Although he is not nearly the galloping colossus that Logan Thomas is, Morris is similarly divisive among the scouts, many of whom left the Manning Passing Academy in July convinced they'd uncovered a first-round talent. The film, however, tells a different story about his consistency, as does the paper: Prolific as it could be at times, the offense still fizzled in 2012 against respectable defenses, failing to top 20 points in losses to Kansas State, Notre Dame, North Carolina and FSU. Like Thomas, Morris has not scratched his ceiling, and ten wins is easily within reach if he does.

Worst-Case. Unlike Thomas, Morris can't rely on his defense to bail him out, or even to be the same defense from week to week: Twenty-four different defenders started at least one game last year in search of some shred of cohesion, which they never found. The result was a different starting lineup in every game, a musical chairs approach that left Miami ranked last in the ACC in rushing defense, pass defense and total defense, and 88th nationally in Defensive F/+. Opponents went over 30 points in six of eight conference games, and averaged 30 for the season for the first time since World War II.

Not surprisingly, the post-spring depth chart was noncommittal, listing multiple starters at five positions and a true freshman, Alex Figueroa, in front of three veteran linebackers with starting experience. Until something sticks, at least half the teams on the schedule are capable of keeping pace in a shootout, and of rendering the bowl question moot.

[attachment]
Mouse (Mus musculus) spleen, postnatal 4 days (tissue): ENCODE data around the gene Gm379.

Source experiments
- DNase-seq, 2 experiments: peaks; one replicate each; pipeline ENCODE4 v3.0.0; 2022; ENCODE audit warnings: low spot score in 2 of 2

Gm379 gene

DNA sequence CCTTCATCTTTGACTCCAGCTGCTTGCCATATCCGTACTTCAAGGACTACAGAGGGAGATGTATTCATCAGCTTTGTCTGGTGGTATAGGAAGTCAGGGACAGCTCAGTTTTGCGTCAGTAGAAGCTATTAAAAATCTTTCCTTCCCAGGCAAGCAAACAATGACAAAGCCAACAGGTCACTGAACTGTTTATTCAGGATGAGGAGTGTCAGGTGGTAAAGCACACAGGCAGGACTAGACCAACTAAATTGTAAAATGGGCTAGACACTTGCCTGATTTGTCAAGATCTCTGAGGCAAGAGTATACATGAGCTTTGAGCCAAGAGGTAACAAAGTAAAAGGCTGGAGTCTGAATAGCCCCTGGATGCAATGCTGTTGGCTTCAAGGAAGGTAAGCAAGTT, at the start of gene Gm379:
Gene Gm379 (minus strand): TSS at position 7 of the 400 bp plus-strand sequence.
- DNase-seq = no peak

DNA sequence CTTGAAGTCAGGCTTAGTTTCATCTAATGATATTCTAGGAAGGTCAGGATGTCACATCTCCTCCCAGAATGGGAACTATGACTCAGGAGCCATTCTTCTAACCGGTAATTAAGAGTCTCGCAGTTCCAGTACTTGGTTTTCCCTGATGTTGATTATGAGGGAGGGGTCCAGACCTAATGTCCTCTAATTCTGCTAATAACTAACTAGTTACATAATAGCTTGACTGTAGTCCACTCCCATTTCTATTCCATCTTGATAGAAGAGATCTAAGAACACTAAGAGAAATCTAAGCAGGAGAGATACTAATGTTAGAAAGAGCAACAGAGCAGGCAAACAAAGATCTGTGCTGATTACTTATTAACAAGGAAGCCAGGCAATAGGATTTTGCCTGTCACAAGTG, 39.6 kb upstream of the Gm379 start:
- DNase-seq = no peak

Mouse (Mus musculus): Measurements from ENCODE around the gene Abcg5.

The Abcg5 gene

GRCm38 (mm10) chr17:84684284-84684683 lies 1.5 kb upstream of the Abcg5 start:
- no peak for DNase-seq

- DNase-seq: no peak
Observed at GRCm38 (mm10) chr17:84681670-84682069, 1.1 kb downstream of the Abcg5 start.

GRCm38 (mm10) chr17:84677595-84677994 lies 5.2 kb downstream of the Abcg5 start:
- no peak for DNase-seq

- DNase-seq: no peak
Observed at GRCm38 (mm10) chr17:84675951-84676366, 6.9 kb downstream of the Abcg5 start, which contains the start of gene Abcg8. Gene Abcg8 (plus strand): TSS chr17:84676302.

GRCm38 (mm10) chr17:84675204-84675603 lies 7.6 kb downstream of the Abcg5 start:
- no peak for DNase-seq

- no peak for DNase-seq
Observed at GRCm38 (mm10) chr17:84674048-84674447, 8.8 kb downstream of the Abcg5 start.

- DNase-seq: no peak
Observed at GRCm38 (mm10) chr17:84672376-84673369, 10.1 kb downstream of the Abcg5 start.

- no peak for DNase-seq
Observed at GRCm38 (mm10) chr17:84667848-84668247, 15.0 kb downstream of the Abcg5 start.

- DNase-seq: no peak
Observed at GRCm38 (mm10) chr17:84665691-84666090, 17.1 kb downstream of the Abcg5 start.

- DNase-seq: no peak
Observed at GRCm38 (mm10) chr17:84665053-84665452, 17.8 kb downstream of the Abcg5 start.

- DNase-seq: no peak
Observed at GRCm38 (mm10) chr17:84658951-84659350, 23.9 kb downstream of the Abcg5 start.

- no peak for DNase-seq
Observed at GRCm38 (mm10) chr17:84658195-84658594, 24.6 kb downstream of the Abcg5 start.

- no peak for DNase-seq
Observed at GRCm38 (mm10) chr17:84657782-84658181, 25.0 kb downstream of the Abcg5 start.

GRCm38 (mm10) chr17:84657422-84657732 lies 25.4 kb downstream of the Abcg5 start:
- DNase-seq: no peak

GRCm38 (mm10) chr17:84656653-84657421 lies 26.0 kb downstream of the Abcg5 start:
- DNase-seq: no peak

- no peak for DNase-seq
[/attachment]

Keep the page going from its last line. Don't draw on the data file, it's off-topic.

Reality. This time last year, the Canes seemed to be roughly neck-and-neck with Florida and Florida State on the rebuilding curve. Now they're clearly behind, and aren't as monolithically talented as the Gators or Noles across the board. A win in either of those games would qualify as an upset, and possibly (depending on how the season is going elsewhere) a breakthrough. First things first, though: In nearly a decade, Miami still hasn't played in the ACC Championship Game, and hasn't won more than five conference games in a season since 2005. Sanctions or not, at this point there's no reason to believe it until we see it.
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Projected Record: 8–4 (5–3 ACC)

Bob Donnan/USA Today Sports


Best-Case. The third and final senior quarterback on our tour is Bryn Renner, who, like Logan Thomas and Stephen Morris, is a strong-armed prototype with two seasons as a starter under his belt and the NFL in his future. Like Thomas and Morris, he's on pace to leave with a library's worth of school passing records; after a decade of mediocrity and worse, UNC finished in the top 15 nationally last year in both yards and points per game under offensive-minded head coach Larry Fedora, and 20th in offensive F/+. Of the three, Renner has been the most consistent and efficient, by far, and he outdueled both Thomas and Morris last October in Tar Heel wins.